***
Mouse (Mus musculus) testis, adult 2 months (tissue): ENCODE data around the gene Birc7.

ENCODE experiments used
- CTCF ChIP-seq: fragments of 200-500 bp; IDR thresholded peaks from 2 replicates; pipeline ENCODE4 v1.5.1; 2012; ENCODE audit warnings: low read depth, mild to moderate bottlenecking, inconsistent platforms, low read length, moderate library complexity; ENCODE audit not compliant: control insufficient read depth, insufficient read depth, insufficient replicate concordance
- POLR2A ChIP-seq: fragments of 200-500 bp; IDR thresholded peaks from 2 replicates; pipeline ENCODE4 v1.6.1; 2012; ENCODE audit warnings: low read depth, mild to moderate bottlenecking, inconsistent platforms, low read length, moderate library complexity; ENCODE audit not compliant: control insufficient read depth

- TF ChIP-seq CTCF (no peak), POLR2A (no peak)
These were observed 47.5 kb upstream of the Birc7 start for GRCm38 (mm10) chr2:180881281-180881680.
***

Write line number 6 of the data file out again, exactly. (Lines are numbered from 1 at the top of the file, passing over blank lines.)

These were observed 47.5 kb upstream of the Birc7 start for GRCm38 (mm10) chr2:180881281-180881680.